| by
Teresa Murray
Consumer Watchdog

You may be setting aside those cloth or surgical masks and shopping for some N95 masks or KN95s that are supposed to be widely available. But . . . there unfortunately are lots of counterfeit products out there too.

 | by
Ed Mierzwinski
Senior Director, Federal Consumer Program

A major new CFPB report assails the Big 3 credit bureaus for a series of excuses, “deficiencies” and failures. CFPB found that “Equifax, Experian, and TransUnion routinely failed to fully respond to consumers with errors.” Wow.

Cover graphic “Epic Fail” by Dunk via Flickr, some rights reserved.

Switching from one dirty fuel source to another isn’t the public health or climate progress we need.  

Google’s parent company, Alphabet*, faces shareholder proposal because of history of repair restrictions

Buy now, pay later apps give consumers the flexibility of paying for purchases in installments, but that convenience comes at a cost. Besides being unregulated and full of fine print, these companies have one ultimate goal: get you to buy more stuff, and go into debt to do it.

 | by
Abe Scarr
Illinois PIRG State Director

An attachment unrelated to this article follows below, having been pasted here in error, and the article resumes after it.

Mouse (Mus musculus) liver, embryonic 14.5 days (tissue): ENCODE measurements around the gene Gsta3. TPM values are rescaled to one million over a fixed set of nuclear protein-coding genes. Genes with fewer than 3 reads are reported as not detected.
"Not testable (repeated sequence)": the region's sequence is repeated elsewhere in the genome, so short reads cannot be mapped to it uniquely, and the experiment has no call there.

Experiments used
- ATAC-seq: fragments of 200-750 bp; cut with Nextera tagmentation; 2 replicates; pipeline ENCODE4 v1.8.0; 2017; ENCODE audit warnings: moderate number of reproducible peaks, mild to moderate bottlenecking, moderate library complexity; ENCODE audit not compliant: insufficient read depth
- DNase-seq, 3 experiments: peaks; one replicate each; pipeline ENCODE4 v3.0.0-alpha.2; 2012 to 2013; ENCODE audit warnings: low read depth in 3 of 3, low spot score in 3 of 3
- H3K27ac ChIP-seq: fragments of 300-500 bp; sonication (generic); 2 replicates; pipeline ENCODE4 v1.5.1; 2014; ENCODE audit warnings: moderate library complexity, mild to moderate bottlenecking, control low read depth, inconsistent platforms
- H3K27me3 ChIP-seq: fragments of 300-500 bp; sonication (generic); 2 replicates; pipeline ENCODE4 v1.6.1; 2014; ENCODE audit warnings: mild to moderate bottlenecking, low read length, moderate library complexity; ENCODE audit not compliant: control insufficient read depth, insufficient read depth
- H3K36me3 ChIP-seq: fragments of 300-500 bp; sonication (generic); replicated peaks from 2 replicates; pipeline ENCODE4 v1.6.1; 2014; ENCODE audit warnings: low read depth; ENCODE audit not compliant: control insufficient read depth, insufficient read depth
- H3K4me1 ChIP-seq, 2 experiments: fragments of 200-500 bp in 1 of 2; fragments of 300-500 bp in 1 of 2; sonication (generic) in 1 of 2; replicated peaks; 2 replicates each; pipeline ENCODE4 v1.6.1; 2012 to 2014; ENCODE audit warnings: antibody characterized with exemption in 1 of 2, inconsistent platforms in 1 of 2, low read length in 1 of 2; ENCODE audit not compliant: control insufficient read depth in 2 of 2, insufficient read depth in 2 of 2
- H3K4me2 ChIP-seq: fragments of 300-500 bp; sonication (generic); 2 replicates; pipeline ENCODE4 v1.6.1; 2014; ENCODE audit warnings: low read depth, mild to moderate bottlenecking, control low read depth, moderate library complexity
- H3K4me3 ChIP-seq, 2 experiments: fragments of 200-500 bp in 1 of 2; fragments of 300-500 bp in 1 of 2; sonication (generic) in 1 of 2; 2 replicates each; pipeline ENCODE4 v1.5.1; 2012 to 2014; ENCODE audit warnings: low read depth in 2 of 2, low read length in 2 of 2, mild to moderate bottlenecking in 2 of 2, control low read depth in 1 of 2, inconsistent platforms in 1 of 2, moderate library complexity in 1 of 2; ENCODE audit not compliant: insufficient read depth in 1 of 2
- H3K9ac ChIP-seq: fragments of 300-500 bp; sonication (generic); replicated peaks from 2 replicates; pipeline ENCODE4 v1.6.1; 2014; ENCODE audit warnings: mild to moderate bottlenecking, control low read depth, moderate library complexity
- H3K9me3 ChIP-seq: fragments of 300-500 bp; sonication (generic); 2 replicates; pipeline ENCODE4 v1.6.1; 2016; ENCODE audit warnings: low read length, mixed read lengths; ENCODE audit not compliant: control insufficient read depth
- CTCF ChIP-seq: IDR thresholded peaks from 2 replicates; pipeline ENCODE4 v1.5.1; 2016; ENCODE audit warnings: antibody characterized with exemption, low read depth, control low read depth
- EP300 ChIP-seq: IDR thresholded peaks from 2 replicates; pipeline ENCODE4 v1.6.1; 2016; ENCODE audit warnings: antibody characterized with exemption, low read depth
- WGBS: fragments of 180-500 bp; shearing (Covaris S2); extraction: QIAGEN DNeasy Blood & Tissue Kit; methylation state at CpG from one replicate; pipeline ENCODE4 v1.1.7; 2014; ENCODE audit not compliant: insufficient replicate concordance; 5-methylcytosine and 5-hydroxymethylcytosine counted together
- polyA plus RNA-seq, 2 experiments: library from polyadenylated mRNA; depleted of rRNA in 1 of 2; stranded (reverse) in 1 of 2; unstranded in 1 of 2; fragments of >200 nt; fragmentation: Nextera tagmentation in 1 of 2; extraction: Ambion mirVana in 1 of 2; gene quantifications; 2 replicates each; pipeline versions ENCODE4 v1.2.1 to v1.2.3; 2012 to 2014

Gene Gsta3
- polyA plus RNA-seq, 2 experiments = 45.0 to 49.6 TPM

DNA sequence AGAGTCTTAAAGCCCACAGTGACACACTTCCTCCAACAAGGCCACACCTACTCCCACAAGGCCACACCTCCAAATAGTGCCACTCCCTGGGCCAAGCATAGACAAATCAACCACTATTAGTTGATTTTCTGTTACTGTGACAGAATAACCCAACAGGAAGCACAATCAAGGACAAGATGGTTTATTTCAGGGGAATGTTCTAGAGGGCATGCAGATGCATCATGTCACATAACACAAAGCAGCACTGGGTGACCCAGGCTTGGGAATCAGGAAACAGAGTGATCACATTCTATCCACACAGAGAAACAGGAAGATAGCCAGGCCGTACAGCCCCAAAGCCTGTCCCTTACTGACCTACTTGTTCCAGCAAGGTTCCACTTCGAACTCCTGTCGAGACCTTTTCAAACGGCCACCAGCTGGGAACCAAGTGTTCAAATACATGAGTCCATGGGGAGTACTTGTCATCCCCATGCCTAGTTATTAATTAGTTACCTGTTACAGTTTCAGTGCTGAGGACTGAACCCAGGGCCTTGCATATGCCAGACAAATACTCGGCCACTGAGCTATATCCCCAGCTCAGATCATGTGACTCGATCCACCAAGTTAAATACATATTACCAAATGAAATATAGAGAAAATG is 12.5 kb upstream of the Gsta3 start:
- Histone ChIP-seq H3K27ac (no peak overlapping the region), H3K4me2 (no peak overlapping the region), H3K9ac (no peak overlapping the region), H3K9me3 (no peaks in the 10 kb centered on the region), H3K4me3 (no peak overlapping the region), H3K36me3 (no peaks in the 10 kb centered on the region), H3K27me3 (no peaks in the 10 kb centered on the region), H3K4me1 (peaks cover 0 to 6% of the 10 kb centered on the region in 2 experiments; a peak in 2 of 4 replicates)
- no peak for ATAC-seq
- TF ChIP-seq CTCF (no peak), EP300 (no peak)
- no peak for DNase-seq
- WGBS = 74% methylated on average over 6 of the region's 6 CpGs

Across the country, the Right to Repair movement is diverse, bipartisan, and growing. What unites us is simple: we just want to fix our stuff.

 | by
Danielle Melgar
Make It Toxic Free Campaign, Advocate

Many of us use this time of year to reflect on what we want to do differently in the year ahead. One resolution that could really help the planet? Reducing your foodprint.

 | by
David J. Lee
Right to Repair Campaign Associate, Illinois PIRG

My mom, a tailor and small business owner, fixes clothes so that it doesn’t need to be thrown away. This is possible because the tools for clothing repair are available to anyone and  there is little that clothing manufacturers can do to prevent independent repairs. Anybody with the will has the option to repair their clothes or to hire a tailor. This is not true in industries like consumer electronics, farm equipment, and life-saving medical devices. Customers are withheld the option to repair the things they own because the equipment is intentionally designed to be impossible to repair.